Messages left Tuesday for the three Jackson selectmen, John Work, Bryan Menard and Don Nickerson, were not immediately returned.

Maine law allows municipal governments to designate public roads as ATV access routes, but it is the way that the Jackson select board has gone about making that decision that has rubbed residents like Shorette the wrong way.

The dispute over ATVs in Jackson dates back to a decision made in August 2020. That night, without posting it to a public agenda and without public input, a meeting attended by only one town selectman resulted in a permit to allow all terrain vehicles to be operated on five municipal roads. The permit was granted to the Jackson Wheel & Ski Club, the local ATV club.

But it wasn’t until August 2021, when the town posted Chase Road, Long Swamp Road, Hadley Mill Road, Hatch Road and Littlefield Road for ATV use, that residents learned about the change.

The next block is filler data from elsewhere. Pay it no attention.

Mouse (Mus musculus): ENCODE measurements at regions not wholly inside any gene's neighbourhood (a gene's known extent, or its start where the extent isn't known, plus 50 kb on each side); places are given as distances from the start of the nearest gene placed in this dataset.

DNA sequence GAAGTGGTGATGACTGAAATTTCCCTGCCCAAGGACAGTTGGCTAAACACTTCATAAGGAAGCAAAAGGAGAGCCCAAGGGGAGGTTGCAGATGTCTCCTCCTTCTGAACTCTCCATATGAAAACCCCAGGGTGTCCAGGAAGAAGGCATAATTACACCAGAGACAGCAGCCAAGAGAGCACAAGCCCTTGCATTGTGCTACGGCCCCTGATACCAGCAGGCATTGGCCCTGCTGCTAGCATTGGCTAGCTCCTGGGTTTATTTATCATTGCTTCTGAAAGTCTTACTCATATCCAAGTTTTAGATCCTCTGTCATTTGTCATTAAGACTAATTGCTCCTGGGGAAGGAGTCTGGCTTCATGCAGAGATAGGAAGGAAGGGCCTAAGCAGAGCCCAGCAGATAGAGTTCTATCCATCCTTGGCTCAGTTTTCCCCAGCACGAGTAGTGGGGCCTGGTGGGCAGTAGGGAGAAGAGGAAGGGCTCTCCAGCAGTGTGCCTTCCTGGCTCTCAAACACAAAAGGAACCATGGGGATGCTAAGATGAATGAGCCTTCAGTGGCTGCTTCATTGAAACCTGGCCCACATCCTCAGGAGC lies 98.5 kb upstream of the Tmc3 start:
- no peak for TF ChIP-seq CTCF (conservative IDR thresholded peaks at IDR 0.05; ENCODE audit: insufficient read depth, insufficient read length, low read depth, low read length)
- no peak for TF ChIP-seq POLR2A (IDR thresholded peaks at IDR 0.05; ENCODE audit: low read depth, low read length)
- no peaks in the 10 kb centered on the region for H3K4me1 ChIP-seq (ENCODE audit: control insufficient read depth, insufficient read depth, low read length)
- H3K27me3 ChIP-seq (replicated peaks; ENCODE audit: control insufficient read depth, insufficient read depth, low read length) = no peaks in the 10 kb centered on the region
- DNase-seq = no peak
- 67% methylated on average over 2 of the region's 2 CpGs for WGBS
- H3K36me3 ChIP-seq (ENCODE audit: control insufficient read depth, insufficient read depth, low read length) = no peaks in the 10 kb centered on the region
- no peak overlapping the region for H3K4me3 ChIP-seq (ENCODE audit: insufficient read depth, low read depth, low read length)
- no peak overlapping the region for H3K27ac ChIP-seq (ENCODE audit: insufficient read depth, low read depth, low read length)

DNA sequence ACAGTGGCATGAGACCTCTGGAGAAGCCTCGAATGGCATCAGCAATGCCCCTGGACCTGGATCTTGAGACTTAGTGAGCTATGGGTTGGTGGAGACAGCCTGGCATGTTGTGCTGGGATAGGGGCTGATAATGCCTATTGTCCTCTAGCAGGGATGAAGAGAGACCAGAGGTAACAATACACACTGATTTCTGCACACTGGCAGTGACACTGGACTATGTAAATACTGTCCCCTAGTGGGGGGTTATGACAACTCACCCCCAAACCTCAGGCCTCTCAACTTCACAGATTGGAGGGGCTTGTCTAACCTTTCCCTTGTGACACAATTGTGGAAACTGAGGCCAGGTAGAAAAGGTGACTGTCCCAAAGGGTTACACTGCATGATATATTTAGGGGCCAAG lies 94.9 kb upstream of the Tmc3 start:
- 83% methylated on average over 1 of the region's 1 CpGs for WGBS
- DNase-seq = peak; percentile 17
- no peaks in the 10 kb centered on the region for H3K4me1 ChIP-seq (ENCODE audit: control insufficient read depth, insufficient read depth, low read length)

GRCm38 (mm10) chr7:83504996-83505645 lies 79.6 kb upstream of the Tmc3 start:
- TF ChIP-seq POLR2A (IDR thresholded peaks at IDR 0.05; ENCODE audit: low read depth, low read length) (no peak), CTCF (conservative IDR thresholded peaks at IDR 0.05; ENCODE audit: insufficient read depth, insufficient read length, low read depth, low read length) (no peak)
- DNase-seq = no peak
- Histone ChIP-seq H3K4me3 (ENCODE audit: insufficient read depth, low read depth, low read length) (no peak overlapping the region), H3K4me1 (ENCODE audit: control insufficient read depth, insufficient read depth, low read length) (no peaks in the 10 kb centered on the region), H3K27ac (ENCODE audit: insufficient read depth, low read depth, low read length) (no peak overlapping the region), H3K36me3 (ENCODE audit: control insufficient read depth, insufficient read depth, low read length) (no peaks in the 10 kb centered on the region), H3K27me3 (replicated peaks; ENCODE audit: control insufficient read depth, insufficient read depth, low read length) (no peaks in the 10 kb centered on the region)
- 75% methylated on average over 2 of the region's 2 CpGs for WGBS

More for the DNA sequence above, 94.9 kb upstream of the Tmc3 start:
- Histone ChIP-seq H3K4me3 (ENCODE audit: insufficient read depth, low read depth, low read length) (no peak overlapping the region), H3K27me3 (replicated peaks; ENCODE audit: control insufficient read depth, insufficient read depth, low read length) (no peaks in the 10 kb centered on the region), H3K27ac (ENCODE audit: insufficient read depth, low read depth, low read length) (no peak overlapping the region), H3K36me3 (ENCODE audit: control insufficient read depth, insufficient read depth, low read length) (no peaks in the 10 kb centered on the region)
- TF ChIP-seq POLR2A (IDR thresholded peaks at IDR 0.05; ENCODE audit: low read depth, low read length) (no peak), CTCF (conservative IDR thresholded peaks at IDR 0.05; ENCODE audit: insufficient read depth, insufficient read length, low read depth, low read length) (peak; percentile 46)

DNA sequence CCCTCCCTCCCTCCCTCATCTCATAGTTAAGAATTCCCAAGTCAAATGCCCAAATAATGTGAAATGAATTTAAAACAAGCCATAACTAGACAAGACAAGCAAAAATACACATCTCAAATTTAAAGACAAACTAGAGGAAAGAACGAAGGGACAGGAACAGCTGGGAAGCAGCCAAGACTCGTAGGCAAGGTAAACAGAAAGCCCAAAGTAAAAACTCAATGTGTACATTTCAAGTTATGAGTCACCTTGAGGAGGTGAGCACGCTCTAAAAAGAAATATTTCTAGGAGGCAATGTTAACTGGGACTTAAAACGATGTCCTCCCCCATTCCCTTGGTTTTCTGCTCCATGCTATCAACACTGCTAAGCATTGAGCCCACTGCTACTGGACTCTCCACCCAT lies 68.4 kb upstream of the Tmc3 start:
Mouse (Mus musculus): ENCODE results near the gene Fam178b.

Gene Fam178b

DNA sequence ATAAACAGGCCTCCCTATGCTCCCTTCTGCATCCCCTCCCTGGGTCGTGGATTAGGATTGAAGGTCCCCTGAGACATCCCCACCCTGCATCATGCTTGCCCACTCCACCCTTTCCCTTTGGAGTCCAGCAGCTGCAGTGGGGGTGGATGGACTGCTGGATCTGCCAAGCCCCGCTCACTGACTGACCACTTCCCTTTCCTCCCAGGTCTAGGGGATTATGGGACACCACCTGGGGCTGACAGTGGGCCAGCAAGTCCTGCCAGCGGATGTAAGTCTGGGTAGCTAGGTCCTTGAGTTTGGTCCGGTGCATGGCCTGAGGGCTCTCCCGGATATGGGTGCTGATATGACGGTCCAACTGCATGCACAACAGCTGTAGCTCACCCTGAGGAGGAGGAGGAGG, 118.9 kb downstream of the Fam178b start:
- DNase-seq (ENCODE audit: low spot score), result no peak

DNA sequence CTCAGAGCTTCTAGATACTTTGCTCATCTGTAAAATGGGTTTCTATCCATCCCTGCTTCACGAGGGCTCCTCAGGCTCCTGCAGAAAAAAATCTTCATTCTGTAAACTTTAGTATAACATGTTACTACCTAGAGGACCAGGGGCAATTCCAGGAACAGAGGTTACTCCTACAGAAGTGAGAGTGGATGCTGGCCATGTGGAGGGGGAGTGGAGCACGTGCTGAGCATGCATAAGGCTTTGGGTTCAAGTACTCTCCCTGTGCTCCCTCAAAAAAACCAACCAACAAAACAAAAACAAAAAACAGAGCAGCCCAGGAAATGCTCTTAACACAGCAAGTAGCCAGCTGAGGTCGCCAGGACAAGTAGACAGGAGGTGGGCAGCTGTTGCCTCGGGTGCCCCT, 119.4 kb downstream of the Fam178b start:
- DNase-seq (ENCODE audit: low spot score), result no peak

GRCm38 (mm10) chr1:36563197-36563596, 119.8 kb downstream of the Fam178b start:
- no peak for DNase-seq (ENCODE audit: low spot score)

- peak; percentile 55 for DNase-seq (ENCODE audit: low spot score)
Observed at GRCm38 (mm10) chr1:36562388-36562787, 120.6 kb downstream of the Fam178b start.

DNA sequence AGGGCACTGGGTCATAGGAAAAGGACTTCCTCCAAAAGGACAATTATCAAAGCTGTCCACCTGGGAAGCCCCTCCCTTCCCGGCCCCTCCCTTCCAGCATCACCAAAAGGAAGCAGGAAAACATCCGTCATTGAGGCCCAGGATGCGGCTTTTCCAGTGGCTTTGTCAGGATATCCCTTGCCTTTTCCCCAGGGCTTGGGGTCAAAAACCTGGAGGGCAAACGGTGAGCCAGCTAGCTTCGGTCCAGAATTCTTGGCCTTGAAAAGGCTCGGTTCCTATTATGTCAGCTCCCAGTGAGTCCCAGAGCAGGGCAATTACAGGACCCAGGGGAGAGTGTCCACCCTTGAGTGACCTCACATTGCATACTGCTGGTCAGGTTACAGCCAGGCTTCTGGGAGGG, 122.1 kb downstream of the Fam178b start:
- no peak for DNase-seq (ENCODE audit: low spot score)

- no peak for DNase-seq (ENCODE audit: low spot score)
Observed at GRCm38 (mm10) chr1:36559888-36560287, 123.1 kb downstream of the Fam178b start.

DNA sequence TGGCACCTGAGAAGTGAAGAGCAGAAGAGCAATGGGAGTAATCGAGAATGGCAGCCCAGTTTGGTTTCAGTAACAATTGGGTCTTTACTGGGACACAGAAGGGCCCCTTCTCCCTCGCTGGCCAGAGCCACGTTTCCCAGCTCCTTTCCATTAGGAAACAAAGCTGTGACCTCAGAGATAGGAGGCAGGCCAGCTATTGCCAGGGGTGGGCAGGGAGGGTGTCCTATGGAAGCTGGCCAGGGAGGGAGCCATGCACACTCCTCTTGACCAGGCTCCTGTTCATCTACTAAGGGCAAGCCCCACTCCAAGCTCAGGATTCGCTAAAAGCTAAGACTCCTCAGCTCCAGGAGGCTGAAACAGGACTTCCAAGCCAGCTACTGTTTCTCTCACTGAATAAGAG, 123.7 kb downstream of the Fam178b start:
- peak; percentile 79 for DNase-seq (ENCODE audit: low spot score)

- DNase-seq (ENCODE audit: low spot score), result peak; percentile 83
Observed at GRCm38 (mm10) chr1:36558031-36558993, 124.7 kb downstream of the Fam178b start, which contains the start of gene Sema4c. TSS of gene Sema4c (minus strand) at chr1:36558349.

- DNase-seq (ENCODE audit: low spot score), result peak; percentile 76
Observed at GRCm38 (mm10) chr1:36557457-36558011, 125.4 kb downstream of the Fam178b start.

The signs motivated residents of Chase Road to push back against the town’s decision and the decision making process. Last summer, the selectmen shifted course. They said that while they wouldn’t rescind the permit, they would take the signs down, effectively closing the roads to ATVs, and let residents vote on the question at the next annual town meeting — something that did not ultimately happen.

Earlier this year, the selectmen said they would hold a non-binding straw poll at town meeting to ask if residents want to reopen ATV access on Hatch, Chase, Hadley Mill and Long Swamp roads.

But when the selectmen received the petition and ordinance, they asked the Maine Municipal Association’s legal services department to cast an eye over it. Garrett Corbin, a staff attorney for the association, said in a series of emails sent to the board in February that he thought the ordinance wouldn’t be lawful because it would override the select board’s authority.